Torino were well on their way to reaching European football for the first time since their appearance in the Cup Winners’ Cup in 1994, and it would be the club’s first venture into Europe after its bankruptcy and subsequent reformation in 2005. But with this being Torino, it was never going to be quite so simple to achieve the sixth place required to enter the Europa League.
On the last day of the season, il Toro needed a victory against Fiorentina to overtake Parma and take the last European spot. Torino were 2-1 down until the 84th minute, before Jasmin Kurtić scored an equaliser. When Cerci was awarded a last-gasp penalty, which he was to take himself, it seemed that once again, Ventura’s side were to snatch victory from the jaws of defeat – but the usually dependable Italian saw his penalty saved by Antonio Rosati, leaving Torino in seventh place after a 2-2 draw.
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The Granata’s fans did not despair for long, however. Owing to financial difficulties, Parma were unable to obtain a UEFA license and as a result were not permitted to participate in the 2014-15 Europa League. Torino were handed a reprieve, and given the chance to compete in Europe on the back of the club’s best Serie A finish since 1992. But it was to be without their star players.
Torino were understandably reluctant to let their prized assets depart for pastures new. Owing to his complex agreement with Juventus, any move away from the Olimpico was always going to be tricky for Immobile and any club willing to pay what turned out to be Juve’s asking price. Torino were forced to take full ownership of Immobile for the first time by paying their city rivals €8 million in order to immediately sell him to Borussia Dortmund, who were looking to replace Bayern Munich-bound Robert Lewandowski, for €18 million.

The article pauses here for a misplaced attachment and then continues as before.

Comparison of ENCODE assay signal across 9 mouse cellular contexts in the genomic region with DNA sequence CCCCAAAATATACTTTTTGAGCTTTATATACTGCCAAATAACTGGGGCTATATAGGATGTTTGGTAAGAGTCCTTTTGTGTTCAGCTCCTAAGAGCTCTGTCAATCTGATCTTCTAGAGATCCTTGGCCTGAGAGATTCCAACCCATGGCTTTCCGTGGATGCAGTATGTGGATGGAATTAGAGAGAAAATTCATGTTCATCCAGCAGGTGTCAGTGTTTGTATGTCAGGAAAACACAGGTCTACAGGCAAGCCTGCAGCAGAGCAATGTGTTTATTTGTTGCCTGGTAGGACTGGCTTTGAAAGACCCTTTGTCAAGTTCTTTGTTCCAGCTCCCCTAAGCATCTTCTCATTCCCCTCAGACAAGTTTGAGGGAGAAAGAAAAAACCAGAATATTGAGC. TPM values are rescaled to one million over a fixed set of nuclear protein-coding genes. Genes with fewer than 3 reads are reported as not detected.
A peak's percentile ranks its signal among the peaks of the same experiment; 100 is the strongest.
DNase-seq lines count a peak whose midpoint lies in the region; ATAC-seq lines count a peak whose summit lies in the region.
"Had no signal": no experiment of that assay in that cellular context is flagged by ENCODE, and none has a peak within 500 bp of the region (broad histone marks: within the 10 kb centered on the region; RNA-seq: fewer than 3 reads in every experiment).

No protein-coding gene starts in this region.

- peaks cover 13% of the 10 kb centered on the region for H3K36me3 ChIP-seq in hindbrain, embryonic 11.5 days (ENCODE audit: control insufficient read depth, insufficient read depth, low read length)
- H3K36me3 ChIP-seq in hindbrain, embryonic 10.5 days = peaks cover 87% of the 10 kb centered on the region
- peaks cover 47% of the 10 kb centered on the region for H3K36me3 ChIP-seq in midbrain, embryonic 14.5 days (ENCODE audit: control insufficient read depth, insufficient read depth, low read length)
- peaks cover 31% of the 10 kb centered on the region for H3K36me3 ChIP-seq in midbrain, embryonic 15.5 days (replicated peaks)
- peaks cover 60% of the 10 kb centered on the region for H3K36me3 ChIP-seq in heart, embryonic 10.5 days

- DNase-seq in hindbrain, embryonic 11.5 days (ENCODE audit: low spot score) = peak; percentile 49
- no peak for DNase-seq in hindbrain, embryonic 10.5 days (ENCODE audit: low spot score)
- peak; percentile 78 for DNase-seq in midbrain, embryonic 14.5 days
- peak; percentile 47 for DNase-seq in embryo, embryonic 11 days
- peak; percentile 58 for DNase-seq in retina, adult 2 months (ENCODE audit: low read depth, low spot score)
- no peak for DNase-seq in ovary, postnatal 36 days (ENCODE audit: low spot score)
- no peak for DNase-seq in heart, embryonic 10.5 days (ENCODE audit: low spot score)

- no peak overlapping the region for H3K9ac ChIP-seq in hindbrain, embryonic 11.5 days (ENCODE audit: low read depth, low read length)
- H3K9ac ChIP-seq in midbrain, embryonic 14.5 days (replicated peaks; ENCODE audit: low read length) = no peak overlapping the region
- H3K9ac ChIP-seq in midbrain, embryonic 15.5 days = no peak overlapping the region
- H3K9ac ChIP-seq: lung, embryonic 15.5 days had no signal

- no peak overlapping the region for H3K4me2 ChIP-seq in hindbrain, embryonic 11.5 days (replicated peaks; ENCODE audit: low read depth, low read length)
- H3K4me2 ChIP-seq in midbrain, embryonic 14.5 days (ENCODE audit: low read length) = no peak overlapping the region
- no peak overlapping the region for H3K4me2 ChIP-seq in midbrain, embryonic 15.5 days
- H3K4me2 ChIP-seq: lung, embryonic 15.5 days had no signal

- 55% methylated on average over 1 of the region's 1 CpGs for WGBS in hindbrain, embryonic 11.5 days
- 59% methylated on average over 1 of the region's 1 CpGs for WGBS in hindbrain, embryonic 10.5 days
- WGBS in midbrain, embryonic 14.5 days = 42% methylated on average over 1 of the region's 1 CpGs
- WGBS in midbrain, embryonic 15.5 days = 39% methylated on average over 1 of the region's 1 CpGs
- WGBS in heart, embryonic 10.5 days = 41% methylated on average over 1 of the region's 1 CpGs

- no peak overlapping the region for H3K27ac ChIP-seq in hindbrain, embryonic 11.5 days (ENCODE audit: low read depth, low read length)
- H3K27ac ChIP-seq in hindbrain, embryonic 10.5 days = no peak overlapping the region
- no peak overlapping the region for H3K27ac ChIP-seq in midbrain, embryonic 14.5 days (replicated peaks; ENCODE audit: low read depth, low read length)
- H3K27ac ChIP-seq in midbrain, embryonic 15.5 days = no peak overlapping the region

When Atlético Madrid offered €16 million for Cerci, as they looked to strengthen in all areas after surprisingly winning the 2013-14 La Liga title, it felt like the end of an era at Torino. The 2014-15 season was nowhere near as inspiring as the campaign before; still under Ventura’s management, the club finished ninth in Serie A and were underwhelming in the Europa League, crashing out in the round of 16 to Zenit Saint Petersburg.
Interestingly, Immobile and Cerci have also suffered since leaving Italy. Cerci suffered a poor first campaign at Atlético and appeared in only seven league games, before being shipped out on loan to Genoa and AC Milan. His former partner Immobile also took a long route back to the Serie A. After only three goals in 24 Bundesliga games for Dortmund, he was loaned to Sevilla with a deal that left the Spanish side obliged to pay for his permanent service after five league starts. After this clause was activated, he never played at the Ramón Sánchez Pizjuán again and was loaned back to Torino, playing 14 league games, before joining Lazio in 2015.
During the 2015-16 season, Immobile scored an impressive 23 league goals, surpassing the total that won him the Capocannoniere at Torino. However, this came after two seasons of moving from club to club and enduring an unsuccessful period abroad, like Cerci. The manager who brought them together, Giampiero Ventura, stayed on at the Olimpico after his former stars left the club and has since undertaken the role as the Italian national team manager.
Perhaps with hindsight, it would be fair to argue that Cerci and Immobile would also have benefitted from a few more years at Torino, like their former manager. But for the club’s fans, it is a case of what might have been having now returned to the normality of mid-table
By Ryan Plant @ryanplant1998